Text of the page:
[Pythonmac-SIG] CFURL Pain
hengist.podd at virgin.net
Tue Mar 1 21:08:02 CET 2005
>>1. What's the point of adding a new extension to the standard
>>library when that extension is not only untested but _already
>>known_ to be broken?
>They're automatically generated, these things happen.
Absolutely. I have no problem with mistakes being made. It's setting
them in stone that's the trouble.
>>2. What's the point of me going to the effort of writing a brand
>>new fully functioning OSA.so extension if it has to play perpetual
>>third fiddle to some
>Ok, there are three options:
>(1) Fix the current implementation
>(2) Write another, outside the standard library (unless you only
>care about Python 2.5+)
>(3) Live with a broken implementation
The only person in a position to do (1) is Jack, which is unfair on
both Jack and any third-party who might otherwise fix it themselves,
(2) is just ducking the issue and (3) is obviously a non-option.
(4) Remove the current implementation from the standard library.
In OSA.so's case this could be done completely painlessly as it's not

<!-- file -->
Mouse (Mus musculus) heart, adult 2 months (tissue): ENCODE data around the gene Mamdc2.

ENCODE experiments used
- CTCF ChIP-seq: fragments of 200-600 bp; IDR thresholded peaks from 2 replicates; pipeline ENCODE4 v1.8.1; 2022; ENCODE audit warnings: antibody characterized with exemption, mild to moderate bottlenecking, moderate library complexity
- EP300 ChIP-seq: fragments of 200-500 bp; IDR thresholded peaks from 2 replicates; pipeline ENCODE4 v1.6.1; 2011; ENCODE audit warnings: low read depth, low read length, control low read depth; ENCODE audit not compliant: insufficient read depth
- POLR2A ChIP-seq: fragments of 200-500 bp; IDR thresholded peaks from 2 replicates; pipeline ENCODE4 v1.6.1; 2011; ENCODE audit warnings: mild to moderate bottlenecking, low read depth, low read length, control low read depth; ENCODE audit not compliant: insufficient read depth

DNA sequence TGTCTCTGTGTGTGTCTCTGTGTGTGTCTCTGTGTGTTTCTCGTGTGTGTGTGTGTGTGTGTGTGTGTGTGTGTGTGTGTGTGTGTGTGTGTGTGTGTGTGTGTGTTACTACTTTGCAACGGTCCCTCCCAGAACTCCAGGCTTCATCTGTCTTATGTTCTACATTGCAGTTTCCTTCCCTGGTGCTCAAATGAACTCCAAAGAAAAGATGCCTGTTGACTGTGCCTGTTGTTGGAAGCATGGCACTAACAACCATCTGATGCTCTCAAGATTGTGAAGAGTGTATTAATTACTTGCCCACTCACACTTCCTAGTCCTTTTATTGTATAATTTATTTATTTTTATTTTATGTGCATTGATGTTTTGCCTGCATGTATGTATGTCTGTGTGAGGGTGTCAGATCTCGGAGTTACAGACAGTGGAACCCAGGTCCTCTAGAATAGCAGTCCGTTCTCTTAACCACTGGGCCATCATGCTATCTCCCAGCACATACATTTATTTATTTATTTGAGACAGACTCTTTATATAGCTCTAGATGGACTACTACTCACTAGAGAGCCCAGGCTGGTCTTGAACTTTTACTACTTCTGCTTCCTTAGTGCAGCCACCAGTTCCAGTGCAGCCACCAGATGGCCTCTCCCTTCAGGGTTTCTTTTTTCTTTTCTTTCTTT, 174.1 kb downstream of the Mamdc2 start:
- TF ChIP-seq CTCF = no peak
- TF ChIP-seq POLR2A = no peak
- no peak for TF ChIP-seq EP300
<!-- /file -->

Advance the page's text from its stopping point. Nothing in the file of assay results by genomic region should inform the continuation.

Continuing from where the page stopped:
like anyone's actually using it. Older material may require more
delicate extraction and a proper repackaging to allow separate
installation, but it's still perfectly doable.
>>>Does that FSSpec bug really effect you? When do you need to pass
>>>FSSpecs to files that do not exist across processes?
>>Most commonly when saving new documents to file, as in:
>What you *actually* want is a Finder alias anyway.
Umm, no, I don't. I've been using file specs to refer to non-existent
files for years. It was the standard solution in OS9, and while
fileURL is supposed to supercede it in OS X it persists for legacy
reasons and because fileURL support still isn't quite what it should
be. And I've really no desire to start kludging up Python; I've
already endured enough kludges in AppleScript to last a lifetime and
the whole point of shifting to Python was to get away from all that
>>Kicking a lot of this stuff back out the standard library would be
>>a good start, because it's clearly not qualified to be there. Push
>>it into 'MacAll', and take it from there.
>Well obviously that's not an option,
Why? All it means users have to do two installs instead of one to get
set up which is no huge effort, and in practice the MacPython
installer could bundle and run a recent copy of the MacAll installer
for convenience. And once all this stuff is out the standard library
it's free to be working on without the onerous scheduling
restrictions and personnel bottleneck that comes from being locked up
in the standard library. Have I missed something?
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